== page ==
Gigabyte AirCruiser G GN-BC01 Router
SOHO routers – inexpensive but efficient alternative to various costly software solutions requiring a a dedicated PC and installation of two Ethernet controllers – take one of the central places in Gigabyte's network produce assortment.
Up till now, the company's assortment has been presented solely by external SOHO routers, both complemented with a wireless access point (wireless routers) and classical ones not requiring support for wireless connections.
However, quite recently Gigabyte has announced an internal wireless router of the PCI Gigabyte AirCruiser G GN-BC01 interface.
The Gigabyte AirCruiser G GN-BC01 router is aimed at implementation of a secure shared access to Internet via the dedicated connection.
On the router plane, there are connectors for two ports: the WLAN port to connect a DSL modem, and the LAN port to connect a network segment being internal relative to the router. Besides, on the same plate there is a connector for a removable area integrated into the wireless access point router of 802.11b/g standard. Note that the router's package bundle includes a remote aerial on a magnetic support of 3 dBi gain (Fig. 1) which can be easily installed on the housing of a CPU unit.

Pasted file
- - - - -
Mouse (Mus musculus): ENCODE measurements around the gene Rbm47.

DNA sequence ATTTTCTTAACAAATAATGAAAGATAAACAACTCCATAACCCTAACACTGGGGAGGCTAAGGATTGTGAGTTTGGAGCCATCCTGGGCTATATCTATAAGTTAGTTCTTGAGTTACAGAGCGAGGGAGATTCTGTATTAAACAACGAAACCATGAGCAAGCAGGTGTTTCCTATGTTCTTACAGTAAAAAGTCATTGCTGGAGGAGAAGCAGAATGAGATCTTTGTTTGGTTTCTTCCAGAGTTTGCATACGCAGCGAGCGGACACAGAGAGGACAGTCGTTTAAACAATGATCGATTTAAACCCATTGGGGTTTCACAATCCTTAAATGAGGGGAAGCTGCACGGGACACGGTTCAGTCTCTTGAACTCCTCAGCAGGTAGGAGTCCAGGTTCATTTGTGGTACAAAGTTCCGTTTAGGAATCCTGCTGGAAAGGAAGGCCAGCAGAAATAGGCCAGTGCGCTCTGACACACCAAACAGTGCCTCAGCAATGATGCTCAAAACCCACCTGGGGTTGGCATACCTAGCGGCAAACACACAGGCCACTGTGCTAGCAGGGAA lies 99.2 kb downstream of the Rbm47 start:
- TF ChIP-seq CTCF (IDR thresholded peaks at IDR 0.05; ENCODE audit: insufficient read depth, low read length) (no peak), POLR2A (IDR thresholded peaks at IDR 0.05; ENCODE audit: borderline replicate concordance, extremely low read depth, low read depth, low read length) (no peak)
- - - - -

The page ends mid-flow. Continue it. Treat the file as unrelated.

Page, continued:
Typical scheme of using a Gigabyte AirCruiser G GN-BC01 router is presented in Fig. 2.
The setup and tuning of the router are straightforward.
The only shortcoming that we found in the router design is the need for plugging in an external power supply. The external supply voltage (5V) is fed from the motherboard's power connector using a special adapter (Fig. 3), but unfortunately far not every motherboard allows doing that.
The thing is, there are two types of power connectors for motherboards: wide 24-pin ones, and regular 20-pin. Wide connectors are aimed at new PSUs and new motherboards although they are compatible to regular connectors in wiring. Therefore, it is quite possible to use a new-type wide connector PSU with a motherboard in which a regular connector is installed, and conversely - PSUs having regular connectors are compatible to motherboards on which wide connectors are installed. However, in practice such compatibility may come up against the insurmountable obstacle – attempting to use a wide connector for the PSU with a regular connector on a motherboard may result in the the 4 protruding pins touch the adjoining connector. Since the vast majority of users resort to motherboards having the regular connector, this may prove an unpleasant surprise.